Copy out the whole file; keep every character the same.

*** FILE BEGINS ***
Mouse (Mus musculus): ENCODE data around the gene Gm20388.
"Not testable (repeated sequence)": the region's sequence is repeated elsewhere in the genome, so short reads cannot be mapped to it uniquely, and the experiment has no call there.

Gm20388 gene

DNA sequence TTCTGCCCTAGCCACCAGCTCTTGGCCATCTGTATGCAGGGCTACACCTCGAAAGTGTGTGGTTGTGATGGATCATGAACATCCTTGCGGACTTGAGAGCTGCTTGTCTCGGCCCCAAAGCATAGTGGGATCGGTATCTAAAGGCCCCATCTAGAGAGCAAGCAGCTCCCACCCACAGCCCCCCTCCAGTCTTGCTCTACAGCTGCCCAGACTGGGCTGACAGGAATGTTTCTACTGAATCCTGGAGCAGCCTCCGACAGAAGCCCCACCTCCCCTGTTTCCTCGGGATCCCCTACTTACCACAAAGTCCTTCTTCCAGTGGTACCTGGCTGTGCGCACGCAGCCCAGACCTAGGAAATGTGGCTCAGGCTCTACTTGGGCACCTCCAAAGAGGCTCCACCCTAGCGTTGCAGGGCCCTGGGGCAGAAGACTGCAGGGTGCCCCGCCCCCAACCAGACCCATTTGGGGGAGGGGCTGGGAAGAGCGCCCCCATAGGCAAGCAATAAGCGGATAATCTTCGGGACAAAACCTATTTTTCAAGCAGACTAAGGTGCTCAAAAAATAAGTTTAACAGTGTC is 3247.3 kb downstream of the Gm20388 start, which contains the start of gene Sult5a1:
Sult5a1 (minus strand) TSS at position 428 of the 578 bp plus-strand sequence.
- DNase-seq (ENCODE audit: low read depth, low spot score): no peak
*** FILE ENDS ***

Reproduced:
Mouse (Mus musculus): ENCODE data around the gene Gm20388.
"Not testable (repeated sequence)": the region's sequence is repeated elsewhere in the genome, so short reads cannot be mapped to it uniquely, and the experiment has no call there.

Gm20388 gene

DNA sequence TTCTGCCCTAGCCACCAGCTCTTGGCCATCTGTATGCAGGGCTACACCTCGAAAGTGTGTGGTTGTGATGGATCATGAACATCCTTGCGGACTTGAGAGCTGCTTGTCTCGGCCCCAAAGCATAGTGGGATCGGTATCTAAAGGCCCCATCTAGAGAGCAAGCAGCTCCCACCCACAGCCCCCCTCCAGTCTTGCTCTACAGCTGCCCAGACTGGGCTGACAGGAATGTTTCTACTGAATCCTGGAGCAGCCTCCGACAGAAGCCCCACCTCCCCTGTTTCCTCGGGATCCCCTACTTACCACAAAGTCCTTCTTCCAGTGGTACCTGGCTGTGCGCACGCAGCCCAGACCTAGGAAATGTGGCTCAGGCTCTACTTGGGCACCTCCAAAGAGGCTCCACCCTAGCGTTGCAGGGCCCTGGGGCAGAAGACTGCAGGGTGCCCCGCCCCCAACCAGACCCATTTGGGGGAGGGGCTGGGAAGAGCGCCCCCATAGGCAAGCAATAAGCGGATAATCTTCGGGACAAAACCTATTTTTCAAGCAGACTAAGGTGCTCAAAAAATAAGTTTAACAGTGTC is 3247.3 kb downstream of the Gm20388 start, which contains the start of gene Sult5a1:
Sult5a1 (minus strand) TSS at position 428 of the 578 bp plus-strand sequence.
- DNase-seq (ENCODE audit: low read depth, low spot score): no peak